The 2021 NFL season is over and the Los Angeles Rams are the Super Bowl Champions. The NFC West Champs were considered a contender during last offseason when they made the blockbuster trade for quarterback Matthew Stafford and moved the rest of their chips into the middle of the table when they traded for Von Miller and signed Odell Beckham, Jr. All their moves (designed to win now) paid off, and now they are winners of the Super Bowl. However, the question I have is if going all-in and winning worth all the pain fans will endure over the next few years as the cost of putting together the 2021 Los Angeles Rams is paid off?
Despite being a Jets (NOT Giants) fan, seeing Odell Beckham, Jr. crying over this half-season run to the Super Bowl title in his street clothes after suffering another knee injury was difficult to watch. Beckham, who talked his way out of Cleveland after being traded there by the Giants, was so much about himself even in winning a title that I would have expected him to demand a ring even if the Rams lost Sunday night since, after all, he scored the game’s first touchdown.
I think it’s fair to say that how the Rams put together their team is the atypical method that most NFL teams use nowadays. In fact, how the Cincinnati Bengals, the team they defeated, put together their team, through building a defense in free agency over the last two years and finding young offensive start in the draft like QB Joe Burrow and WR Ja’Marr Chase is how most teams would ideally want to put together their roster and win the Super Bowl. That’s because in most cases, the way the Bengals are constructed gives them a better chance of competing for a title in the years to come, whereas, while successful, the Rams’ window of opportunity is now likely shut tight.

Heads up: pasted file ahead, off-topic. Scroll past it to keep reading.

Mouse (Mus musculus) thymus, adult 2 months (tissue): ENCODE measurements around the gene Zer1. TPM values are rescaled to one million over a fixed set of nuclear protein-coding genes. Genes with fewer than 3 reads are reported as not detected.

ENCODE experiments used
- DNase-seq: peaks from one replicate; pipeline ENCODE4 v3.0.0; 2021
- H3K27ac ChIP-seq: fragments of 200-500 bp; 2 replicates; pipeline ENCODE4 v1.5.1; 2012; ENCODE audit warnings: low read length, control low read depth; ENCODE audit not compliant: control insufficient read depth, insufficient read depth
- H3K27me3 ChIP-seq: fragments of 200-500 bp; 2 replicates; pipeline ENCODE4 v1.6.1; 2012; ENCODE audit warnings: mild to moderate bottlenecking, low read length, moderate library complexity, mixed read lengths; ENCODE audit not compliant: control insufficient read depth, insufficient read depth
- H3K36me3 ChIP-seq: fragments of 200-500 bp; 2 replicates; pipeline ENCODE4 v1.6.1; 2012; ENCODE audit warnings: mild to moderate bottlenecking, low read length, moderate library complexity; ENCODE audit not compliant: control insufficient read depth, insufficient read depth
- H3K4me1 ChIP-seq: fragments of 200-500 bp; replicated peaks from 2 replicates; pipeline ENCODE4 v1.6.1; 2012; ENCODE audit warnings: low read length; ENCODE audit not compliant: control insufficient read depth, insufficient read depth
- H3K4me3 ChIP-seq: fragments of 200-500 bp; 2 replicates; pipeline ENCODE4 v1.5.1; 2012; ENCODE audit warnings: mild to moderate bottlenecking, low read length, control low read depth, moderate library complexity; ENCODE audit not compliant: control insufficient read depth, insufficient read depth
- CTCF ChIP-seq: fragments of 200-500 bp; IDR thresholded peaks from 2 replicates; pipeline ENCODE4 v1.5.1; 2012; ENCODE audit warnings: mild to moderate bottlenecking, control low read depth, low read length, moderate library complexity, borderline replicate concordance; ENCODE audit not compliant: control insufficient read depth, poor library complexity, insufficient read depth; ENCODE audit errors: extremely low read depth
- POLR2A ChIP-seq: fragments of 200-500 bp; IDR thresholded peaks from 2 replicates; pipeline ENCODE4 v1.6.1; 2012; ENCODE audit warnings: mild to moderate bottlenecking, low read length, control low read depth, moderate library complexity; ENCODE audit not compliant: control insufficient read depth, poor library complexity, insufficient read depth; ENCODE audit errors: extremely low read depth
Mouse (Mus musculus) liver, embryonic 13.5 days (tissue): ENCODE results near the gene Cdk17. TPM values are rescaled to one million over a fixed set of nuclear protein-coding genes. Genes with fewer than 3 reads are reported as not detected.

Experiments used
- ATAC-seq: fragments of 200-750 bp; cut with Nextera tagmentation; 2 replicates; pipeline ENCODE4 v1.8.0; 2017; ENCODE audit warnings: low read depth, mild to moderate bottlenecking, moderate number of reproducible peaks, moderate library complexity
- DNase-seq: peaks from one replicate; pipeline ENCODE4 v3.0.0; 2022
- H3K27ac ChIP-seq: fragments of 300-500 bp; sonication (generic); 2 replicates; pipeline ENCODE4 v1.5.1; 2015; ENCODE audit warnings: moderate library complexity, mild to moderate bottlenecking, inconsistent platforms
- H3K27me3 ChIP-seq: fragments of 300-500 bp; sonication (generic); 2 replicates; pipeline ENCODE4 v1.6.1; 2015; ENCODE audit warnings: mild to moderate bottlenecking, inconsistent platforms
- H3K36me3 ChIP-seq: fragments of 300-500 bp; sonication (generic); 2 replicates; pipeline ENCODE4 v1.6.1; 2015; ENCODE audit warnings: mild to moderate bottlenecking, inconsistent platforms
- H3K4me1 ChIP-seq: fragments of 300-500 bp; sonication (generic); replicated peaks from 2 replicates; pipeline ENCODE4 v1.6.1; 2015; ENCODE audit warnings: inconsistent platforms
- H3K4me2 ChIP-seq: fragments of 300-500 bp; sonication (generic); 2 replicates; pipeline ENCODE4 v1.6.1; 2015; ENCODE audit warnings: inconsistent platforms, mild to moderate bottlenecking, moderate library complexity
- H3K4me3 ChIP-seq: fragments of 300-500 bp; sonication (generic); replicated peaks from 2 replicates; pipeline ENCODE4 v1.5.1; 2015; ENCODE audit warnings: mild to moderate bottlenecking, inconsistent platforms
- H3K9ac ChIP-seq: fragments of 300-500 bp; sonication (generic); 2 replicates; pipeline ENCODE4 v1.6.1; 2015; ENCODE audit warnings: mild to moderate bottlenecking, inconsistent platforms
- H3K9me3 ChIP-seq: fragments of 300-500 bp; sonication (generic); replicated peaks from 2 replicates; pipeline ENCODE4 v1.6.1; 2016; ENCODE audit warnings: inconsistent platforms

With so many sports franchise owners being copycats, it is likely that one or two owners in the next few years will say to their general manager “If the Rams can buy a title, why can’t we?” This will force those teams to start overpaying for older star players on the free agent and trade markets, and mortgaging the team’s future for one, maybe even two years of being true contenders. While some fans may also want an owner to go “all-in,” what those owners and fans don’t understand is that there are only so many bullets in the gun they can fire to do what the Rams did before they need to rebuild the organization.
Los Angeles fans will turn on players like Odell Beckham, Jr. as soon as his performance tails off in the worst possible way, not by booing him and his teammates, but by not showing up to games (I know, Rams fans already don’t show up).
What happened on Super Bowl Sunday doesn’t reward hard work like the Bengals did in finding a great young head coach, their quarterback, and the talented players around him. It rewards taking shortcuts and paying over retail prices for players who won’t be part of their team in two years. So, live it up LA and enjoy your title; because it isn’t likely you will be a true contender again until the 2030’s.
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Did The Rams Prove It Is Worth Going All-In? | TooAthletic.com